Joe Biden will not travel to Milwaukee to accept the Democratic presidential nomination due to concerns about the coronavirus, party officials said Wednesday, signalling a move to a convention that essentially has become entirely virtual.
It is the latest example of the pandemic’s sweeping effects on the 2020 United States presidential election and the latest blow to traditional party nominating conventions that historically have marked the start of US presidential election campaigns.
“From the very beginning of this pandemic, we put the health and safety of the American people first,” said Democratic National Committee (DNC) Chair Tom Perez.
“We followed the science, listened to doctors and public health experts, and we continued making adjustments to our plans in order to protect lives. That’s the kind of steady and responsible leadership America deserves. And that’s the leadership Joe Biden will bring to the White House,” Perez said.
Neither the Biden campaign nor DNC officials offered details about how Biden might give his nomination acceptance, which even in the pandemic could be a made-for-screen event that reaches tens of millions of voters via television and online.
Biden is attacking rival President Donald Trump for mishandling the coronavirus as polls show more Americans disapprove of the president’s performance.
From day one, Donald Trump downplayed the threat COVID-19 posed, ignored scientists, and refused to take action.
Now, nearly 5 million cases and more than 150,000 deaths later, it's crystal clear we're paying the price for his failed leadership.
— Joe Biden (@JoeBiden) August 5, 2020
A DNC official said all speakers and presenters for the August 17-24 Democratic convention are now expected to appear from remote locations.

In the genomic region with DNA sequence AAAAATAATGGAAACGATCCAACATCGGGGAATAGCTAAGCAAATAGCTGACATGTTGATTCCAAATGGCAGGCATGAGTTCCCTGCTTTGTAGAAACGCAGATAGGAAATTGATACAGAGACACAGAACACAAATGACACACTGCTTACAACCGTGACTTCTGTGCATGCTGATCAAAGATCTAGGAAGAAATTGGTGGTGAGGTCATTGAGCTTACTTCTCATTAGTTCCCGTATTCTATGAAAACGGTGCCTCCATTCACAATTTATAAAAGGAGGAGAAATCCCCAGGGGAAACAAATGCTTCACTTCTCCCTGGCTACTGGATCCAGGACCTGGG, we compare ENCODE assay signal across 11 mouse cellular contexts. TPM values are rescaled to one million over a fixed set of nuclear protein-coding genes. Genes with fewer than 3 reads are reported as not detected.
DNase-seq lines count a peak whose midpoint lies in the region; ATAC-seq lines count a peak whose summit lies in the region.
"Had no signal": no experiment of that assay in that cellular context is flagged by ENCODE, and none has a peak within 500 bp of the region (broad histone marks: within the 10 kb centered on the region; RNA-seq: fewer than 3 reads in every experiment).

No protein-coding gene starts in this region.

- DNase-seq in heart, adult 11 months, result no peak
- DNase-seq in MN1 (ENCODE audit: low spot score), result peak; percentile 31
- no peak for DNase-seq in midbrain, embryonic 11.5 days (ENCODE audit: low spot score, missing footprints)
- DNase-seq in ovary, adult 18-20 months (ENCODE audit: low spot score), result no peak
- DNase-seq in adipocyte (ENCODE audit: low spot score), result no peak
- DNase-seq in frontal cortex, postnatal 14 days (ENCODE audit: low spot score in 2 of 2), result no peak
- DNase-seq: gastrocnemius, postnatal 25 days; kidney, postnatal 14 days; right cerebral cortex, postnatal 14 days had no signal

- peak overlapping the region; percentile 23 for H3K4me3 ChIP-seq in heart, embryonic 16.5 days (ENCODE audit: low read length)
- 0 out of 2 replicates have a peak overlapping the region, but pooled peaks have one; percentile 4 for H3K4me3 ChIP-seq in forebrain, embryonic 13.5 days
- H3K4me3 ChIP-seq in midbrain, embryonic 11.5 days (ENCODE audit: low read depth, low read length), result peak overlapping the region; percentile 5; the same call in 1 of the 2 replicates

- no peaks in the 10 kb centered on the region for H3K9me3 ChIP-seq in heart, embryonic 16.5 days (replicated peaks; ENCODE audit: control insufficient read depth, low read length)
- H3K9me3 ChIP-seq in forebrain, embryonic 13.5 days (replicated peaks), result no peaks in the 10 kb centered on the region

Trump already had abandoned plans to accept the Republican nomination in person. He mused in remarks to the Fox News television outlet on Wednesday about potentially making his acceptance speech from the White House.
“Well, we are thinking about it. It would be easiest from the standpoint of security,” he said during an interview with the US TV show Fox & Friends.
“We are thinking about doing it from the White House because there’s no movement. It’s easy, and I think it’s a beautiful setting and we are thinking about that. It’s certainly one of the alternatives. It’s the easiest alternative, I think it’s a beautiful alternative,” Trump said.
Biden and the Democrats for months have moved toward a virtual convention, first by delaying the event from its original mid-July date to the week before Republicans’ scheduled convention in Charlotte, North Carolina.
DNC officials later authorised organisers to plan for virtual proceedings, then added an explicit call for delegates not to travel to Milwaukee. More than 4,000 delegates already were casting mail ballots for Biden’s nomination and a platform that had been written and approved in meetings conducted online. Until Wednesday, it was expected that Biden and his running mate would speak from Milwaukee.
Biden is in the final days of deciding on a vice presidential candidate, who he has said will be a woman.
Trump has been far more reluctant to alter his convention plans, as he sought to downplay the pandemic’s significance and push the country to return to normal operations.
Trump jousted with North Carolina Governor Roy Cooper, a Democrat, because Cooper would not guarantee the president that North Carolina would lift restrictions on large public gatherings so that Trump could pack Charlotte’s indoor professional sports arena.
Trump then said he would travel to Jacksonville to make his address, a decision welcomed at the time by Florida Republican Governor Ron DeSantis. But Florida has since seen its COVID-19 cases spike, part of a national trend that led Trump to yield to public health experts and cancel the event.
A Reuters/Ipsos poll conducted August 3-4 found that Biden leads Trump by 10 percentage points in support among registered voters, less than 90 days before the presidential election. A plurality, 44 percent, believe Biden would be better than Trump at steering the nation’s response to the pandemic.
Biden’s Democratic presidential campaign is reserving $280m in digital and television ads through the fall, nearly twice the amount Trump’s team has reserved.
The Biden campaign announced in a Wednesday memo that it is reserving $220m in television airtime and $60m in digital ads, in contrast to the $147m the Trump campaign has reserved, according to a review of Kantar/CMAG data by The Associated Press. Both campaigns can add to or subtract from their reservations at any time.